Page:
You also need to define policies so that if a resource doesn't match certain specifications on time, it doesn't enter the cluster. But what happens when there are hundreds of repos? How are those policies managed at scale? How can procedures be monitored and reviewed?
Datree is an open source command-line solution that enables Kubernetes admins to create policies and best practices they want the team to follow.
Datree allows admins to:
- Enforce policy restrictions on development: Enforce restrictions before applying resources to the cluster.
- Enable restrictions management: Flexible management of restrictions in a dedicated place across the entire organization empowers administrators to control their systems fully.
- Educate about best practices: Liberate DevOps from the constant need to review, fence, and future-proof all possible pitfalls on all current and future use cases which are part of the self-deployment.
Datree aims to help admins gain maximum production stability with minimum time and effort by enforcing policies before misconfigured resources reach production.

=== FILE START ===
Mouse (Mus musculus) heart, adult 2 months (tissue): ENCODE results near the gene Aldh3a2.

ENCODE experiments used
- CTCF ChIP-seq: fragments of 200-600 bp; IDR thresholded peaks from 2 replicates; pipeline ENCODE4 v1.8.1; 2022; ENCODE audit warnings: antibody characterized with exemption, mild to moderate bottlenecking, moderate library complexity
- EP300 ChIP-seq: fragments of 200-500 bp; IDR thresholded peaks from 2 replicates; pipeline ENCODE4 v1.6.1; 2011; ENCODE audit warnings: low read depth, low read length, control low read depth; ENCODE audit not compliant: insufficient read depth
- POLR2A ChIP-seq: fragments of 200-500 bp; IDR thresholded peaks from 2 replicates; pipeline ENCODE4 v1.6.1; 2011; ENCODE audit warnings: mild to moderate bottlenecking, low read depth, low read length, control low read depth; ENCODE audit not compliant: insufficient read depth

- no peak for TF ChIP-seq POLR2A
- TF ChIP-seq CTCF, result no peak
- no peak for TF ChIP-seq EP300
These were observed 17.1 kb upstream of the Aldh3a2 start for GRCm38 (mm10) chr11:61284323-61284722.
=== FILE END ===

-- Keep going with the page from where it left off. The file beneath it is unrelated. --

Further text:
- Education and best practices insurance: The CLI application simplifies Kubernetes deployment experience, so developers don't need to remember any rules governing development. DevOps developers are no longer forming a bottleneck. Datree's CLI application comes with Kubernetes best practices built-in, so there's no need to rely on human observation and memory.
- Enforcement on development: Developers are alerted early, as soon as a misconfiguration occurs in the PR. This way, they can catch mistakes before their code moves to production/collaborative environments.
- DevOps culture: Datree provides a mechanism similar to other development tools like unit tests. This makes it easier for developers because they are already used to these tools. Testing is the most common activity that developers carry out. Using familiar tools can be a great foundation for cultivating a DevOps culture.